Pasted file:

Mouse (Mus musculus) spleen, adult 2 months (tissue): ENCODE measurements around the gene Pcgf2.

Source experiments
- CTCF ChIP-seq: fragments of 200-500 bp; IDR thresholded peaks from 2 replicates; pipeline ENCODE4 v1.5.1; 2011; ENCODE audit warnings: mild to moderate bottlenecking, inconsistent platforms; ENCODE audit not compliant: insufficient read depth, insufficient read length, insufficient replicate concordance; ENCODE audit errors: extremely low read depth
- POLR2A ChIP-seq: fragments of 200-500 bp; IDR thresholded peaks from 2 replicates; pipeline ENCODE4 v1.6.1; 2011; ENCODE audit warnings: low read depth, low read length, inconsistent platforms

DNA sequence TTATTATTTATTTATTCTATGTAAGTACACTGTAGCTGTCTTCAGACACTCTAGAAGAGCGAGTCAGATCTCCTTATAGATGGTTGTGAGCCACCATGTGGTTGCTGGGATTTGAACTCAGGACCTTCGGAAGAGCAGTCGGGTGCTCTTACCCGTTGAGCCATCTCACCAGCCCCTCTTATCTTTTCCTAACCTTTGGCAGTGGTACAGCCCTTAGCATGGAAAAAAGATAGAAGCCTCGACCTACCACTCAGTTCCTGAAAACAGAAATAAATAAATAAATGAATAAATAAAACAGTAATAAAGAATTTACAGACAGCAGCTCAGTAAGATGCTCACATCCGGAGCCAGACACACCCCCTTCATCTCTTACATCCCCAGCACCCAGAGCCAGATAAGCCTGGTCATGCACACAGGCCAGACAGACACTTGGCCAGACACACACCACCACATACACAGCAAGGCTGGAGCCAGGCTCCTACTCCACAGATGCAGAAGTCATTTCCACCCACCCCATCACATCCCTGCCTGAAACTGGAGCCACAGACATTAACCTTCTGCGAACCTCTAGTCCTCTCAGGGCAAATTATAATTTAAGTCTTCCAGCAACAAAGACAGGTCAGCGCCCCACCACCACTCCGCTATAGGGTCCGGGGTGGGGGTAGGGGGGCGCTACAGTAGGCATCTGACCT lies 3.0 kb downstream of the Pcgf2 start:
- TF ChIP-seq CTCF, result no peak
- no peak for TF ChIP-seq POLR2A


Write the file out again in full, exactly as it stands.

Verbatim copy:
Mouse (Mus musculus) spleen, adult 2 months (tissue): ENCODE measurements around the gene Pcgf2.

Source experiments
- CTCF ChIP-seq: fragments of 200-500 bp; IDR thresholded peaks from 2 replicates; pipeline ENCODE4 v1.5.1; 2011; ENCODE audit warnings: mild to moderate bottlenecking, inconsistent platforms; ENCODE audit not compliant: insufficient read depth, insufficient read length, insufficient replicate concordance; ENCODE audit errors: extremely low read depth
- POLR2A ChIP-seq: fragments of 200-500 bp; IDR thresholded peaks from 2 replicates; pipeline ENCODE4 v1.6.1; 2011; ENCODE audit warnings: low read depth, low read length, inconsistent platforms

DNA sequence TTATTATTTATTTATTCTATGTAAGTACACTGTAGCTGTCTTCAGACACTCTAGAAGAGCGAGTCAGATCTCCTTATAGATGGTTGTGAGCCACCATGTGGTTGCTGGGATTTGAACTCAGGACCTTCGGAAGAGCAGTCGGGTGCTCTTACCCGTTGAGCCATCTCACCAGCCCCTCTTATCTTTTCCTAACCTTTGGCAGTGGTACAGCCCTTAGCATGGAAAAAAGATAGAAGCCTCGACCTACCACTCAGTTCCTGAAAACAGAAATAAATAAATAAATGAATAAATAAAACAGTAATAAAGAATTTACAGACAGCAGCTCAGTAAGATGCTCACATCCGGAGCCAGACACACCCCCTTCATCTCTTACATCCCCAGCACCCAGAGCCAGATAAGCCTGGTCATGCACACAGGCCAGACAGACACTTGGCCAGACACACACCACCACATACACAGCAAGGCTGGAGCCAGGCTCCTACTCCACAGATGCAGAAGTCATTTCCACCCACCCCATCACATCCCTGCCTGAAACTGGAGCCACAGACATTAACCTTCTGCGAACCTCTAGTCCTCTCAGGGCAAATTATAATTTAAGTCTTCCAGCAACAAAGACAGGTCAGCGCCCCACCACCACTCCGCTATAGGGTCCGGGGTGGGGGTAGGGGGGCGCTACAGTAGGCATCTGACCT lies 3.0 kb downstream of the Pcgf2 start:
- TF ChIP-seq CTCF, result no peak
- no peak for TF ChIP-seq POLR2A